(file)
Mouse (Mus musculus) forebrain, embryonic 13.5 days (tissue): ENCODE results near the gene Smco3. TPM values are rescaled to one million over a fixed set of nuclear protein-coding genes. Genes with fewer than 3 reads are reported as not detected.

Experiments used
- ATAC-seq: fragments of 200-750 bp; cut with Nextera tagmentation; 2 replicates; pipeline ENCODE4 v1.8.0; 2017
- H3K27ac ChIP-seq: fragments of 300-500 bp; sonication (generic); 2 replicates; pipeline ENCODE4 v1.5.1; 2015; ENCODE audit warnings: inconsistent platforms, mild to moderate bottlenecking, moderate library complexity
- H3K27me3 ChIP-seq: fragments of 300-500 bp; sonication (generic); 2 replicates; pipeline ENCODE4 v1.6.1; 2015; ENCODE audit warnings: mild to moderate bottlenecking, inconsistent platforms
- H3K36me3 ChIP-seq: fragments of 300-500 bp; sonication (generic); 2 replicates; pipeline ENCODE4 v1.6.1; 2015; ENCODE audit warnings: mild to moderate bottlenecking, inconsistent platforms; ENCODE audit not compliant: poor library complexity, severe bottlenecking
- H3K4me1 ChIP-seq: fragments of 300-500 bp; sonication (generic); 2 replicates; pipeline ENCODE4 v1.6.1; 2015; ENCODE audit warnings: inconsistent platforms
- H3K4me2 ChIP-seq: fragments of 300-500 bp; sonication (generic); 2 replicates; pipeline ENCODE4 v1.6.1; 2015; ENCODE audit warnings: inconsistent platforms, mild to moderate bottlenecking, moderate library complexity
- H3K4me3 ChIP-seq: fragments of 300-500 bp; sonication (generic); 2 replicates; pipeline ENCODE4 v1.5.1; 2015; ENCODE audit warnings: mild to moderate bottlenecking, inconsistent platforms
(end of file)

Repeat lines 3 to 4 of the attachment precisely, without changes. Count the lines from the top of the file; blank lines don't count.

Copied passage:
- ATAC-seq: fragments of 200-750 bp; cut with Nextera tagmentation; 2 replicates; pipeline ENCODE4 v1.8.0; 2017
- H3K27ac ChIP-seq: fragments of 300-500 bp; sonication (generic); 2 replicates; pipeline ENCODE4 v1.5.1; 2015; ENCODE audit warnings: inconsistent platforms, mild to moderate bottlenecking, moderate library complexity